Although the significance of focally enhanced gastritis (FEG) as a marker of Crohn disease (CD) in adults has been contested, several studies suggest that it may be more specific of CD in pediatric patients. This study describes the detailed histologic features of FEG in pediatric inflammatory bowel disease (IBD) and clarifies its association with CD. A series of 119 consecutive newly diagnosed IBD patients (62 CD cases, 57 ulcerative colitis [UC] cases) with upper and lower gastrointestinal biopsies were evaluated. The histology of the gastric biopsies was reviewed blinded to final diagnoses and compared with age-matched healthy controls (n=66). FEG was present in 43% of IBD patients (CD 55% vs. UC 30%, P=0.0092) and in 5% of controls. Among CD patients, FEG was more common in younger patients (73% in children aged 10 y and below, 43% in children above 10 y of age, P=0.0358), with the peak in the 5- to 10-year age group (80%). The total number of glands involved in each FEG focus was higher in UC (6.4±5.1 glands) than in CD (4.0±3.0 glands, P=0.0409). Amongst the CD cohort, patients with FEG were more likely than those without FEG to have active ileitis (79% vs. 40%, P=0.0128) and granulomas elsewhere in the gastrointestinal tract (82% vs. 43%, P=0.0016). There was no correlation between FEG and other gastrointestinal findings of UC. We demonstrate that differences in FEG seen in pediatric CD and UC relate to not only their frequencies but also the morphology and relationship with other gastrointestinal lesions. Further, FEG is associated with disease activity and the presence of granulomas in pediatric CD.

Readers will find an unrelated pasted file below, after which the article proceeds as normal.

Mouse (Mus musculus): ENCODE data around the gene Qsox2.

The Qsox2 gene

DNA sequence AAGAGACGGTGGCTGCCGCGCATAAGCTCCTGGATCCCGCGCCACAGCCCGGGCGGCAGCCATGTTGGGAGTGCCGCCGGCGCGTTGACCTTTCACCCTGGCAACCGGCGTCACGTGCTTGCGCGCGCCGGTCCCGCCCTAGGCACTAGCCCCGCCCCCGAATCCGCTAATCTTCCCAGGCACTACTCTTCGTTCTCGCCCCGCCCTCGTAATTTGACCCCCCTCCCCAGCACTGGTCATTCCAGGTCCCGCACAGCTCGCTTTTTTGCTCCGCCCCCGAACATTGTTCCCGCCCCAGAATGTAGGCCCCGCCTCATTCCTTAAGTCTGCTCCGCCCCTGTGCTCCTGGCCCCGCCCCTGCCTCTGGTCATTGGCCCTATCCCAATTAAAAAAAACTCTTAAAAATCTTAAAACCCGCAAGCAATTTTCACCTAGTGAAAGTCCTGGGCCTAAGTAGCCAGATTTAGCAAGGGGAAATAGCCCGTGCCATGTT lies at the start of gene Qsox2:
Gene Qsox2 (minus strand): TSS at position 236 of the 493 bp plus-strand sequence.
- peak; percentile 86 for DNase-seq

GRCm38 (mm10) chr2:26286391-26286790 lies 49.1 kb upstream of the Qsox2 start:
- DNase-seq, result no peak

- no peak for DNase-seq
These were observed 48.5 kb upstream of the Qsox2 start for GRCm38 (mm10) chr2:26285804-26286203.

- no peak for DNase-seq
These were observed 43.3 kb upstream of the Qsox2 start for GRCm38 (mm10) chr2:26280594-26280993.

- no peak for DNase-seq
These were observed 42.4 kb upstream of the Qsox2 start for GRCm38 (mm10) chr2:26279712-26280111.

*Department of Pathology and Center for the Study of Inflammatory Bowel Disease, Massachusetts General Hospital and Harvard Medical School
†Department of Pediatrics, Division of Pediatric Gastroenterology, Hepatology, and Nutrition, MassGeneral Hospital for Children, Boston, MA
T.U. and C.J.M. contributed equally.
Conflicts of Interest and Source of Funding: G.Y.L. is supported by the Center for the Study of Inflammatory Bowel Disease (DK043351) at Massachusetts General Hospital. The authors have disclosed that they have no significant relationships with, or financial interest in, any commercial companies pertaining to this article.
Correspondence: Tetsuo Ushiku, MD, PhD, Department of Pathology, University of Tokyo, 7-3-1 Hongo, Bunkyo-ku, Tokyo 113-0033, Japan (e-mail: firstname.lastname@example.org).